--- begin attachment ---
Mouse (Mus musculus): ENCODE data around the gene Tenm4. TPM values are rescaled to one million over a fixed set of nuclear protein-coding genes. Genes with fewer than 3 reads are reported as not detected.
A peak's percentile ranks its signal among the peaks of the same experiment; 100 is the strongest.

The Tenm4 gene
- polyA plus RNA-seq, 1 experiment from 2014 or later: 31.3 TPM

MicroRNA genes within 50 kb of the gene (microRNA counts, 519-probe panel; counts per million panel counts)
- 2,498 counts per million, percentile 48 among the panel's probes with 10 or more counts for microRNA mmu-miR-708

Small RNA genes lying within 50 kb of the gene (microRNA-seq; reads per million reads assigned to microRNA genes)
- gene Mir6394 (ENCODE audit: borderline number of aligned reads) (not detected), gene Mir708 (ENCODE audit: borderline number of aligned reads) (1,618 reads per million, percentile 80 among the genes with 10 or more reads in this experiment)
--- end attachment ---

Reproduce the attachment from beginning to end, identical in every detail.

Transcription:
Mouse (Mus musculus): ENCODE data around the gene Tenm4. TPM values are rescaled to one million over a fixed set of nuclear protein-coding genes. Genes with fewer than 3 reads are reported as not detected.
A peak's percentile ranks its signal among the peaks of the same experiment; 100 is the strongest.

The Tenm4 gene
- polyA plus RNA-seq, 1 experiment from 2014 or later: 31.3 TPM

MicroRNA genes within 50 kb of the gene (microRNA counts, 519-probe panel; counts per million panel counts)
- 2,498 counts per million, percentile 48 among the panel's probes with 10 or more counts for microRNA mmu-miR-708

Small RNA genes lying within 50 kb of the gene (microRNA-seq; reads per million reads assigned to microRNA genes)
- gene Mir6394 (ENCODE audit: borderline number of aligned reads) (not detected), gene Mir708 (ENCODE audit: borderline number of aligned reads) (1,618 reads per million, percentile 80 among the genes with 10 or more reads in this experiment)